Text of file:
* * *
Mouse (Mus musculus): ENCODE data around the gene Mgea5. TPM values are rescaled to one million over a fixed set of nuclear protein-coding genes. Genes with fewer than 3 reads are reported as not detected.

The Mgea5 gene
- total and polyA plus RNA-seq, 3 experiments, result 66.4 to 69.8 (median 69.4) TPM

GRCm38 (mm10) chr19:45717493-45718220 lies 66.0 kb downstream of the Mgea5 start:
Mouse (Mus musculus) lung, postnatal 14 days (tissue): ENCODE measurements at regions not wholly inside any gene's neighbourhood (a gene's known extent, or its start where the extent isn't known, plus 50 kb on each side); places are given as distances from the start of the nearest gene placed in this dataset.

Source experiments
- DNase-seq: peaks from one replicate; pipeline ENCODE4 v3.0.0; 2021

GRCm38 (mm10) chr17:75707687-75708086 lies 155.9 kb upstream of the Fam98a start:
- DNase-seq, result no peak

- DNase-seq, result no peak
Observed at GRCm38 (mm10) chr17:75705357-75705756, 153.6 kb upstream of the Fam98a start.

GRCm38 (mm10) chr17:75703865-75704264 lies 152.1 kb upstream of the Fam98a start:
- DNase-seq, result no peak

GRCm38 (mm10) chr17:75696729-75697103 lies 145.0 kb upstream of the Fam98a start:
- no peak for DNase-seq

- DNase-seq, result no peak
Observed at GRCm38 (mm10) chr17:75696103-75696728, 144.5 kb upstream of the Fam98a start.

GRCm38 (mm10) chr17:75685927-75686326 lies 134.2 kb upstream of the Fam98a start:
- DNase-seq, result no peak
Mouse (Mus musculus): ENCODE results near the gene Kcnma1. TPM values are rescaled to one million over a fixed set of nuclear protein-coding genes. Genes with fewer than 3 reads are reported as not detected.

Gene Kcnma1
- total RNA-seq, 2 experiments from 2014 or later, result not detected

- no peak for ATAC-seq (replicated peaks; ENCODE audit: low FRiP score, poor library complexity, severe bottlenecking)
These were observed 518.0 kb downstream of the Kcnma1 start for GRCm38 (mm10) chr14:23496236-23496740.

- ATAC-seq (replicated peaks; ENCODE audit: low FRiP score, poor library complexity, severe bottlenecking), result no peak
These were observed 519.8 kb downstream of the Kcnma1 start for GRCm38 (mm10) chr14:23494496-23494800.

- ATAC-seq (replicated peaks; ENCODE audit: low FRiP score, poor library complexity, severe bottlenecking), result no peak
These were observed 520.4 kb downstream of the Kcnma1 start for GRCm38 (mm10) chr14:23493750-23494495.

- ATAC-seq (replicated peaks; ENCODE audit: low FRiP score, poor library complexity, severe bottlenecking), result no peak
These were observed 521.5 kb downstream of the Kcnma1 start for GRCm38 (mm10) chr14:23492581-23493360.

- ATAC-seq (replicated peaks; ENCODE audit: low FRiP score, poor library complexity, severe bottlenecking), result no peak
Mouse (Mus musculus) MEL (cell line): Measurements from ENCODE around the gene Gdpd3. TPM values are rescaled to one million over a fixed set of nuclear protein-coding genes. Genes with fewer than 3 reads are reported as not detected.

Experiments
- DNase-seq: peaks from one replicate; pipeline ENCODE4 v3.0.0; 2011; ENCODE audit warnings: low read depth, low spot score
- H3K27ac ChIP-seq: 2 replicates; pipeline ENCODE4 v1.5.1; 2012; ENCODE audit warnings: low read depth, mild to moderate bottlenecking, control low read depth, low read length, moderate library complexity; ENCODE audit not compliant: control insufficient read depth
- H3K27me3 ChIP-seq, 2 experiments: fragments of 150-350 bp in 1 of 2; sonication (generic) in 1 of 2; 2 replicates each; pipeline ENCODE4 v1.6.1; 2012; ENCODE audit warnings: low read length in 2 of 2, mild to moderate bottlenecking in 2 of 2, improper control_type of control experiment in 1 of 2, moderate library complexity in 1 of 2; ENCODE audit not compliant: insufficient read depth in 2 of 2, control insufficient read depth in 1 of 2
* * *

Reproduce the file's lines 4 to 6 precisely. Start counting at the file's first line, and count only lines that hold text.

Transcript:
GRCm38 (mm10) chr19:45717493-45718220 lies 66.0 kb downstream of the Mgea5 start:
Mouse (Mus musculus) lung, postnatal 14 days (tissue): ENCODE measurements at regions not wholly inside any gene's neighbourhood (a gene's known extent, or its start where the extent isn't known, plus 50 kb on each side); places are given as distances from the start of the nearest gene placed in this dataset.

Source experiments